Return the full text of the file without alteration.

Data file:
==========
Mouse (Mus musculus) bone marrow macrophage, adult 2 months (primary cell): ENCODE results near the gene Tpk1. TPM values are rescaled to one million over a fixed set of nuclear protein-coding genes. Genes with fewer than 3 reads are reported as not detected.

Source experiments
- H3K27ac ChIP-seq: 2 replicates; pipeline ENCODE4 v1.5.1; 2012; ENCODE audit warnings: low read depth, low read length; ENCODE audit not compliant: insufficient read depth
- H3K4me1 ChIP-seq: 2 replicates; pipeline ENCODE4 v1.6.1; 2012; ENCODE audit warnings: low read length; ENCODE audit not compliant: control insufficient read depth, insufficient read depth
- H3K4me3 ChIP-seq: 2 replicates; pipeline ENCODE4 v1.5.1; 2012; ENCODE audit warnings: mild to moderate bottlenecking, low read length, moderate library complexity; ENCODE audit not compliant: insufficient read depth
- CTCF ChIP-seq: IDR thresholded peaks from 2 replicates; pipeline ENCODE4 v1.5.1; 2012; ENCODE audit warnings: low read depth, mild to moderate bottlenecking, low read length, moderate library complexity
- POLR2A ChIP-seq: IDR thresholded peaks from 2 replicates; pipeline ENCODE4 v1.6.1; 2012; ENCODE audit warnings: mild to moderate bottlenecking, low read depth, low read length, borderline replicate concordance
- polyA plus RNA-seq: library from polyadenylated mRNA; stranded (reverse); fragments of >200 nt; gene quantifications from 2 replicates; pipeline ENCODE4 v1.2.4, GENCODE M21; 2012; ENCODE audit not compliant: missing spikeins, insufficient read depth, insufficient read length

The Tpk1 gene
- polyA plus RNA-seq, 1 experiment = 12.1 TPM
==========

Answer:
Mouse (Mus musculus) bone marrow macrophage, adult 2 months (primary cell): ENCODE results near the gene Tpk1. TPM values are rescaled to one million over a fixed set of nuclear protein-coding genes. Genes with fewer than 3 reads are reported as not detected.

Source experiments
- H3K27ac ChIP-seq: 2 replicates; pipeline ENCODE4 v1.5.1; 2012; ENCODE audit warnings: low read depth, low read length; ENCODE audit not compliant: insufficient read depth
- H3K4me1 ChIP-seq: 2 replicates; pipeline ENCODE4 v1.6.1; 2012; ENCODE audit warnings: low read length; ENCODE audit not compliant: control insufficient read depth, insufficient read depth
- H3K4me3 ChIP-seq: 2 replicates; pipeline ENCODE4 v1.5.1; 2012; ENCODE audit warnings: mild to moderate bottlenecking, low read length, moderate library complexity; ENCODE audit not compliant: insufficient read depth
- CTCF ChIP-seq: IDR thresholded peaks from 2 replicates; pipeline ENCODE4 v1.5.1; 2012; ENCODE audit warnings: low read depth, mild to moderate bottlenecking, low read length, moderate library complexity
- POLR2A ChIP-seq: IDR thresholded peaks from 2 replicates; pipeline ENCODE4 v1.6.1; 2012; ENCODE audit warnings: mild to moderate bottlenecking, low read depth, low read length, borderline replicate concordance
- polyA plus RNA-seq: library from polyadenylated mRNA; stranded (reverse); fragments of >200 nt; gene quantifications from 2 replicates; pipeline ENCODE4 v1.2.4, GENCODE M21; 2012; ENCODE audit not compliant: missing spikeins, insufficient read depth, insufficient read length

The Tpk1 gene
- polyA plus RNA-seq, 1 experiment = 12.1 TPM